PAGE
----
Pro Songwriting Terms Defined

 

In the ever changing world of the music business, many terms get thrown around in ways that are confusing.  If you are interested in playing in the “big leagues” as a “pro” writer, it’s important to know what people in the music business are talking about when they use these words:

Pro

The dictionary defines “professional” as “a person who earns a living in a sport or other occupation frequently engaged in by amateurs.”  A “pro” golfer is someone who has earned their living over an extended period of time by playing golf.  Someone who won a golf tournament 20 years ago and earned a $1000 prize is not a pro golfer.  They are an amateur who has had some limited success.  A pro songwriter is someone who has earned their living writing songs over an extended period of time.  That’s what music business people are talking about when they talk about a pro songwriter.

Single

In the business, the biggest “prize” is a #1 radio single.  When we talk about having a “single”, we mean that our song is going to be released to terrestrial radio.  That’s still a songwriter’s biggest money making possibility.  If your song makes it to #1 on the Billboard chart, you will make a LOT of money.  These days, we also talk about releasing a “single” on Spotify, but this is not even in the same realm as a radio single.  We’re talking about hundreds of thousands of dollars potentially for radio and hundreds of dollars for a Spotify single.  “Singles” released to Spotify are using testing the waters to see how the public will respond to a new artist.  But pro songwriters know this is NOT in the same ballpark as a radio single.  With all of the new avenues open to new artists, it’s not uncommon to hear writers or artists talking about “my new single”.  This typically means they are putting a song on iTunes or Spotify.  It’s a great thing for any artist to have a new song out in the world, but that’s not what people in the music business mean when they talk about getting a “single”.  You can’t make a living off of Spotify releases and independent “singles”.  You can make a great living from radio “singles”.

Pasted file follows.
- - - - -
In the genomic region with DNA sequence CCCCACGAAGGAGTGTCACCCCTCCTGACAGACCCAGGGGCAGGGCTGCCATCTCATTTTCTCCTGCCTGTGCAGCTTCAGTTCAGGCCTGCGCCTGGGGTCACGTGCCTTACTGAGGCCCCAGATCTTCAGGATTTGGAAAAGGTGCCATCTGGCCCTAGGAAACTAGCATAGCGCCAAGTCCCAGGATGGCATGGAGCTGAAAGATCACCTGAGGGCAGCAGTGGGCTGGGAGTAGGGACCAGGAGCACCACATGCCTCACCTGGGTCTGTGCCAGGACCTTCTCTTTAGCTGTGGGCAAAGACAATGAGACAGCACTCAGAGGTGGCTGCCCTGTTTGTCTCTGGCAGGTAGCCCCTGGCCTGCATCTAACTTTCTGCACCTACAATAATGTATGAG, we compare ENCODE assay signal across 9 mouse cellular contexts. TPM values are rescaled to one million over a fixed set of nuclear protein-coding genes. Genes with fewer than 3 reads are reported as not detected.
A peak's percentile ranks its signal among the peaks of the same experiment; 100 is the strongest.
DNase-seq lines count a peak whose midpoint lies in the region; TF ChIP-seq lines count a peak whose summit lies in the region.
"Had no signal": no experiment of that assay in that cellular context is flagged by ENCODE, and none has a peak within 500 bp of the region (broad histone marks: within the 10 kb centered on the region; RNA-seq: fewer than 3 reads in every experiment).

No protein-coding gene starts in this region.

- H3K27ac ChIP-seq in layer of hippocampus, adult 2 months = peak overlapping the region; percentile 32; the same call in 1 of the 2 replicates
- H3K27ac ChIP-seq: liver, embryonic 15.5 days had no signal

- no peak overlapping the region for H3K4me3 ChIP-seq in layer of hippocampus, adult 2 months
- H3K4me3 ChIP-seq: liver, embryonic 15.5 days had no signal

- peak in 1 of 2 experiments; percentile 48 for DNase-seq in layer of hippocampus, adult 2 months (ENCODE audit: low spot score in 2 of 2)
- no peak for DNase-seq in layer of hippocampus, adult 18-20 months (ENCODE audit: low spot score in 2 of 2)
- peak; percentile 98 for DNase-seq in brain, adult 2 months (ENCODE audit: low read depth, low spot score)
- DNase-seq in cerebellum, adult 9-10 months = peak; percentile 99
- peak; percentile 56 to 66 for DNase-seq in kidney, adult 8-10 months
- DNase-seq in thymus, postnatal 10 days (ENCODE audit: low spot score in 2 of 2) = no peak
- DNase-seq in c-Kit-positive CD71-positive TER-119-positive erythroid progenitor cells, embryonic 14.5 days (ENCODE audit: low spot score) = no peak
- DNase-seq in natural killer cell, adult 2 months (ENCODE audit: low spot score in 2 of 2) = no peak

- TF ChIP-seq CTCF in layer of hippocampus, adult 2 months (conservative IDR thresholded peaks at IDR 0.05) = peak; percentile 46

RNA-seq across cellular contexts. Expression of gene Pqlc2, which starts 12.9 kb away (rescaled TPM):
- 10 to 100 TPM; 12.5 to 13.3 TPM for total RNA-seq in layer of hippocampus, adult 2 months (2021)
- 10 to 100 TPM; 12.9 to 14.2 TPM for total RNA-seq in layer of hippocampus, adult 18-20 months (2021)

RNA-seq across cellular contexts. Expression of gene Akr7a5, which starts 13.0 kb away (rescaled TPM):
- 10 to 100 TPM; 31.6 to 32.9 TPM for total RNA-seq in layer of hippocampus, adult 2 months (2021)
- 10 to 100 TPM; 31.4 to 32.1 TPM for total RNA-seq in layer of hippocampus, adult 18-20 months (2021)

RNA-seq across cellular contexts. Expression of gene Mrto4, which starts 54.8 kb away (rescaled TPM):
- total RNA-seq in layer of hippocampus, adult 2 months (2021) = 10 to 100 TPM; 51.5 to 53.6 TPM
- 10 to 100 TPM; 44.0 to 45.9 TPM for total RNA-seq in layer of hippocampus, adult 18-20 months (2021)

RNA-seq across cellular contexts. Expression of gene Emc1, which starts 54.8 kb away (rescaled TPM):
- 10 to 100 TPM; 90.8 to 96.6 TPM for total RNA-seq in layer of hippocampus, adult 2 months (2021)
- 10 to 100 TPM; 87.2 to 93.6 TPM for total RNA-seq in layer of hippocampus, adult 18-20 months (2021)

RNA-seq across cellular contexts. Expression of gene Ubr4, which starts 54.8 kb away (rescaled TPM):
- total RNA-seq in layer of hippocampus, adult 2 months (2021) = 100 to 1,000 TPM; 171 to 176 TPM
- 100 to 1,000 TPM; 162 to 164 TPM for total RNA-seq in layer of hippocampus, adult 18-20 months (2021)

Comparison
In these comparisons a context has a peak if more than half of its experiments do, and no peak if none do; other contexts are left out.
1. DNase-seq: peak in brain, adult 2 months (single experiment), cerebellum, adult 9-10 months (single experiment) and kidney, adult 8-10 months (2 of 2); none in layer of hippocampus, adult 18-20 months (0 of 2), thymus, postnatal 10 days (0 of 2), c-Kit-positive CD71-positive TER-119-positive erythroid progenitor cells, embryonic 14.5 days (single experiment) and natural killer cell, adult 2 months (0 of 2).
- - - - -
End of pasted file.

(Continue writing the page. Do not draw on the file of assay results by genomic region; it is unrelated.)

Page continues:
Cut

When we refer to a “cut”, we mean one of our songs has been recorded by an artist with national (or international) distribution.  Sometimes we might bend the meaning for an artist that doesn’t have national distribution, but DOES have a large following.  Generally, a “cut” means a song has been recorded by someone with the potential to make us some money.  A song on my buddy’s CD, for which he has no plans to pay me isn’t really a “cut” in the music business sense of the word.  Many independent artist don’t pay the songwriters for the songs on their record – which is not cool.  If they are making money from the album, the songwriters should be as well.  Hold out for a “cut” that will make you money as well as the artist.

There you have it.  If you want to play in the big leagues, it’s important to learn to talk the talk.  Telling a publisher that you’ve had 50 “cuts” can be misleading if the publisher is thinking you have 50 songs recorded by major acts and you really have 50 songs recorded by independent artist friends of yours.  That can be embarrassing for you and can cost you a relationship if the publisher thinks you are purposely misleading them.  Use the words “pro”, “single” and “cut” the right way and you come across as knowing your stuff.

Write on! ~MD

marty-doson-songtown-small2
Marty Dodson
Co-Founder SongTown
Songwriter/Publisher/Metal Detector

 

6 thoughts on “Pro Songwriting Terms Defined

  1. great clarity. thanks for posting. the term i am most confused by is hook. does that strictly mean the title, or chorus, or instrument riff? i’ve heard it used so many ways.

    1. I think the reason it’s confusing is because it can be all those. If you have a very catchy riff or lyric, that can be the songs hook. But in a more traditional sense I’ve understood the hook to be the chorus. The hook is, essentially, the thing that makes the listener hum that tune afterwards.
      But I could be mistaken…

      1. Cedric, the hook in years past often meant the title of the song. And still can today. But often, now there are all kinds of hooks that are in songs. A guitar riff, a repeated rhythm in a vocal, an interesting sound. Pretty much anything that catches your attention. In fact some pop producers want some type of hook every 7 seconds.

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